Bill Jay, in Occam’s Razor, 1992, wrote:
‘… all good photographers have a deep commitment to, and involvement with, their subjects, and through photography they are communicating their understanding and passion to others.’ (pg 18)
‘… a body of work by a photographer begins to reflect back to the viewer the author’s relationship not only to the subject but also to a unique life-attitude.’ (pg 19)
‘Formal education (in photography) has a lot to answer for. We have legitimized, sanitized, academized the medium until we are left with issues not substance, critical stances not action .. ‘ (pg 20)
If anyone had suggested that I might be submitting some semi-abstracted landscape fragments as the S&S WIP before we started this module, I might just have chuckled. But that is exactly what I have done.
And the idea that I might create some ‘artificial’ negatives to use in a public exhibition ..?
Equally, and rather priding myself on the ability to write a good presentation, had I known that two very trusted peers would trash my first draft, well, enough said. I’ll come back to that.
So, Surfaces and Strategies has been quite a ride. And a very good ride, too. I am not going to repeat the rationale for my choices of work to present, as these have already been blogged about – negative traces, here and landscape traces, here.
Perhaps one point I should emphasise is that I have often experimented with such imagery before – but not in the context of formal documentary work – more in an experimental, ‘art oriented’ way. So whilst this might be a surprise to tutors and other members of my cohort – and, indeed, to me in the context of the Cambodian project – I can see a logical, sequential development in my own practice. In many senses, it goes back to my painterly days.
Dusting Series, untitled. 2016.
I have also more clearly determined some of the parameters of the narrative I am pursuing in Cambodia. Time is an interesting component.
And I have become more analytical in what I mean by ‘intimacy‘.
It’s also worth noting that I have changed the way that my work is presented online, in subtle but I believe important ways – to be cleaner, easier to view and to be more consistent. That has impacted my CRJ, my personal photography website and photo blog, and Instagram. And thank you, Gem, for being instrumental in this and teaching me Instagram stories!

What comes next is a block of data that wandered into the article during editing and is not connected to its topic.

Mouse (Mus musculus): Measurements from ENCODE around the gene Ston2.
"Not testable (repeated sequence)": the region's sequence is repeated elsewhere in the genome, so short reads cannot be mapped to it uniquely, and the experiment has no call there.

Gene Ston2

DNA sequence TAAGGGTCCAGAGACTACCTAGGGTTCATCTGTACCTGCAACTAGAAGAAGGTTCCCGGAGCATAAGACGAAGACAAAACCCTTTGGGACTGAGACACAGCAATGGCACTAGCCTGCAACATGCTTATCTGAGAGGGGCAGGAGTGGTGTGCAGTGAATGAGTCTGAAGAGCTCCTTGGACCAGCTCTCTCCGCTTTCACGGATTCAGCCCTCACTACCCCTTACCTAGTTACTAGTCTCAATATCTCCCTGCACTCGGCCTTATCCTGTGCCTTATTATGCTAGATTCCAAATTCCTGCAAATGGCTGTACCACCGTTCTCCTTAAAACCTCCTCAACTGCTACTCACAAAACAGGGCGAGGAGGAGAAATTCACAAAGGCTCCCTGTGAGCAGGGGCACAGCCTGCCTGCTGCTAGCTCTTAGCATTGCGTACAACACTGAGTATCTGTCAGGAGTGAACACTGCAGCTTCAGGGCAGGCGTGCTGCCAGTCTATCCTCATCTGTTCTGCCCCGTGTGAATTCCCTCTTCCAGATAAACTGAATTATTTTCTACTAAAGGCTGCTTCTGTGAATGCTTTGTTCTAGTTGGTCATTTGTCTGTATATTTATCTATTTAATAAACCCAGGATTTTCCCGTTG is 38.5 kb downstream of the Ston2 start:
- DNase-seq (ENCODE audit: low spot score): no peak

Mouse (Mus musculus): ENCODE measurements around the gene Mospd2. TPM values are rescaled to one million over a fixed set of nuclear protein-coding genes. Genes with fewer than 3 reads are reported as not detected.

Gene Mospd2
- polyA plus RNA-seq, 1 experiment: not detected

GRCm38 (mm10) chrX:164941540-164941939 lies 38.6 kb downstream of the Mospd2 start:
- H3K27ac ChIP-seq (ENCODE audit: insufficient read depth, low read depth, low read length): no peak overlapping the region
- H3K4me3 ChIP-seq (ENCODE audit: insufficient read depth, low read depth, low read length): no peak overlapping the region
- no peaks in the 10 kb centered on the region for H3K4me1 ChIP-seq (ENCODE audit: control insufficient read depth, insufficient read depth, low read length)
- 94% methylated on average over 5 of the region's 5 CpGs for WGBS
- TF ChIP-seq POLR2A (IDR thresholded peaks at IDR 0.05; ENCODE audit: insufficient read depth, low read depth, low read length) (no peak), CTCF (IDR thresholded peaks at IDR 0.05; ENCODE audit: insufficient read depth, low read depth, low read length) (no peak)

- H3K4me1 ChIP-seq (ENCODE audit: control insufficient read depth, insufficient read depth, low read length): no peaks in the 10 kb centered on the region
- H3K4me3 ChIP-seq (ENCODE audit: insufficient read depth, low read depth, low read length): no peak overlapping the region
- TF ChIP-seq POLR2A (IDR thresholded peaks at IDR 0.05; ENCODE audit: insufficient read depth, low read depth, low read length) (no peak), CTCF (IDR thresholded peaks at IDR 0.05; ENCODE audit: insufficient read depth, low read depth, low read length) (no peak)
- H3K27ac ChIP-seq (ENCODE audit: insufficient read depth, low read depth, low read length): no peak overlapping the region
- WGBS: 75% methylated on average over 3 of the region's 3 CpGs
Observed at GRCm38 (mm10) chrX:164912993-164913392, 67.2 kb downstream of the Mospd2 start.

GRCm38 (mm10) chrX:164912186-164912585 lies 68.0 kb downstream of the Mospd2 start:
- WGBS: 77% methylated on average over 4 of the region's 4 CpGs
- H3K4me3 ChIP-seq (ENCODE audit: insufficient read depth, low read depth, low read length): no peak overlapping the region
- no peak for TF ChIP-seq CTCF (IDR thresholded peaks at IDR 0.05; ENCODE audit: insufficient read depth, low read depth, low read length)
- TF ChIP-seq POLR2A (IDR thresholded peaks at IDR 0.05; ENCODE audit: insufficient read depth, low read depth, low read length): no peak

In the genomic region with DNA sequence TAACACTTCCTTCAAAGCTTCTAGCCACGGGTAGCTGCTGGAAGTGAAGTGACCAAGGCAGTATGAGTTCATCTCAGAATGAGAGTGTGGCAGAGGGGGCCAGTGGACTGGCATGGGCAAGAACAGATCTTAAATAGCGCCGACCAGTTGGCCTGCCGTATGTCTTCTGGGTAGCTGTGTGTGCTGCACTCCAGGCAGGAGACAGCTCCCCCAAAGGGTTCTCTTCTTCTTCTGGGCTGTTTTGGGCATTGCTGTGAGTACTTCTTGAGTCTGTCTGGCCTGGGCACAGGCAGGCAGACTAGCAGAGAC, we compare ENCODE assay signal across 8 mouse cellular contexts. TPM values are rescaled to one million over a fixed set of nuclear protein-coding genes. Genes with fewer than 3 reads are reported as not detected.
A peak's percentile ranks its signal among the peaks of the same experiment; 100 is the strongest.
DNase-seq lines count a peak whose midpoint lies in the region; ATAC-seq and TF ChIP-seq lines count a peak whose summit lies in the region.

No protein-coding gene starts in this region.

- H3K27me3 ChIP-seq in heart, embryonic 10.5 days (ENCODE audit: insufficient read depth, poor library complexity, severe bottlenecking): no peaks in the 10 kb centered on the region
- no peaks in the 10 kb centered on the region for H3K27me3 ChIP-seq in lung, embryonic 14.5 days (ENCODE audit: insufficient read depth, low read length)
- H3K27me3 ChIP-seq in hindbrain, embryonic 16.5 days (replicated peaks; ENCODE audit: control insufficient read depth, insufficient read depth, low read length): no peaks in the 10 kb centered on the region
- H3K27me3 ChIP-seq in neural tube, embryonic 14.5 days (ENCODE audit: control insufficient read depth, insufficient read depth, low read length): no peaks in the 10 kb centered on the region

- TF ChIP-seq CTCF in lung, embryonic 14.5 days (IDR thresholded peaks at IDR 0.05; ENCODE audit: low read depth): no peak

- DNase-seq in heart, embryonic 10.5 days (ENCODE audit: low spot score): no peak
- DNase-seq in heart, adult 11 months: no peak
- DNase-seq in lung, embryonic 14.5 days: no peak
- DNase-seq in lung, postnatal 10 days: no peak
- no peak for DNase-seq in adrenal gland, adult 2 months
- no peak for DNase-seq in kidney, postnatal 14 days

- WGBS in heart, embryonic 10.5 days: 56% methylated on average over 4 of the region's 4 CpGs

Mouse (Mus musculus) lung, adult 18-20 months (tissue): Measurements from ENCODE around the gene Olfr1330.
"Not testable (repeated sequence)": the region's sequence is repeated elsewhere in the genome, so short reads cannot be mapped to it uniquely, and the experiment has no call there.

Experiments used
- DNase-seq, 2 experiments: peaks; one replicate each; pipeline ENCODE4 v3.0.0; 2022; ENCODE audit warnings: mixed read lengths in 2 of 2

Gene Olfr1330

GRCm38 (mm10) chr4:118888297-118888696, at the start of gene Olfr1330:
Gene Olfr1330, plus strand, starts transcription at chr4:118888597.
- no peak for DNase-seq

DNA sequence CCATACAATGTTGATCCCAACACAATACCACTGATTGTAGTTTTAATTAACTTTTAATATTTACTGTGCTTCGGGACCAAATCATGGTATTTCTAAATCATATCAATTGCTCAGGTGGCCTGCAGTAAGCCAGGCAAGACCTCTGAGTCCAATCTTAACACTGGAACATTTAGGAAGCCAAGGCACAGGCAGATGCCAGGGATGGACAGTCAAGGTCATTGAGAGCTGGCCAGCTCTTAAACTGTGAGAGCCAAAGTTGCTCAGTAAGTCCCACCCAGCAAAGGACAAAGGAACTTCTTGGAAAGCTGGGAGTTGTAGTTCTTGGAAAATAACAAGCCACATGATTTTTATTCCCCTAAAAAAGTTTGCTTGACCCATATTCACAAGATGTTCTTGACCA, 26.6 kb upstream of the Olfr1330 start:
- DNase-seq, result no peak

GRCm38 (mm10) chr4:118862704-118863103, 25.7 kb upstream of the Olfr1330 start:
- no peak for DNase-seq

Some of the ideas on performance and collaboration are not really my ‘thing’, though I can very well see why those themes were explored to push our personal boundaries. Still, this module has been less theoretical than P&P, and more hands on, which has been very enjoyable – book dummies, workshops, exhibitions – topped off by creating the Landings contribution.
It all started with the ‘small books’ project, leading me to create and publish ‘26 Vinyl Records‘.
Whilst it is probable that I have not done as much writing about the books I have been reading for research purposes, new books have still been coming in. There is perhaps more on the Cambodian social and historical context than before. Certainly the bibliography is growing!
Yet S&S also has a strong philosophical underpinning, which I have found thought-provoking, starting with the thoughts of Vilém Flusser. Perhaps ironically, I just completed a successful workshop with a ‘post-industrial opium den’, Frome Wessex Camera Club. I am just collating their work, as I promised a prize to the ‘best’.
Stepping back, and as a teacher myself, I appreciate the logic of starting with Critical Theory (in P&P) and then moving to pushing practical boundaries (in S&S). The Guest lecturers have made a positive contribution to this – although I have missed a few this module, and need to catch up over the next weeks.
Unlike last module, where I missed doing so, I have filled in the student satisfaction survey accordingly.
I’d be remiss if I didn’t mention Gary and Cemre‘s personal contribution to my work this module. I think I managed to attend more than 2/3rds of Gary’s ‘office hours’, even when in Cambodia. And it has been a pleasure to get to know Cemre a little bit. Her advice and critique has been always constructive.. Gary admitted that he tried to match students with tutors, and it was a very good call. I hope Cemre agrees …
I should also say that I had a few odd online interactions with other tutors. I did not attend webinars with others, consciously choosing to visit with tutors that I knew understood what I was trying too do, without explaining myself over and over. But maybe I will try that more eclectic approach next module.
And I’d also be missing something if I didn’t mention my peers. The Cromarty Cohort has been (and will be) a huge source of strength and inspiration in this program. I feel blessed to be mixed with such a group.
In that regard, I noted above that I had some strong feedback on my draft OP, from Danny and Ashley in particular. Paraphrasing, I was told I had been lazy and not thinking (or talking) critically enough about my practice. In other words, I wasn’t doing justice to my work.
I went through an interesting cycle of response. First, it was ‘WTF. I’m proud of my work. What do they know?’.
Then it was ‘Their work isn’t that great either. I’ll show them’.
And finally (fortunately very quickly) it was ‘Damn it. They are right. I need to accept and build on their advice’.
A very human response cycle, I think. Their comments, well intended and insightful, made a huge difference. I essentially totally redid the Oral Presentation, in a mammoth all-day (and night) session.
I can only say ‘So Long, and Thanks for All the Fish’, to everyone that made this module both hard work and enjoyable.
Adams, Douglas. 1984. So Long, and Thanks for All the Fish. London: Pan Books.
Jay, Bill. 1992. Occam’s Razor. Tucson: Nazraeli Press.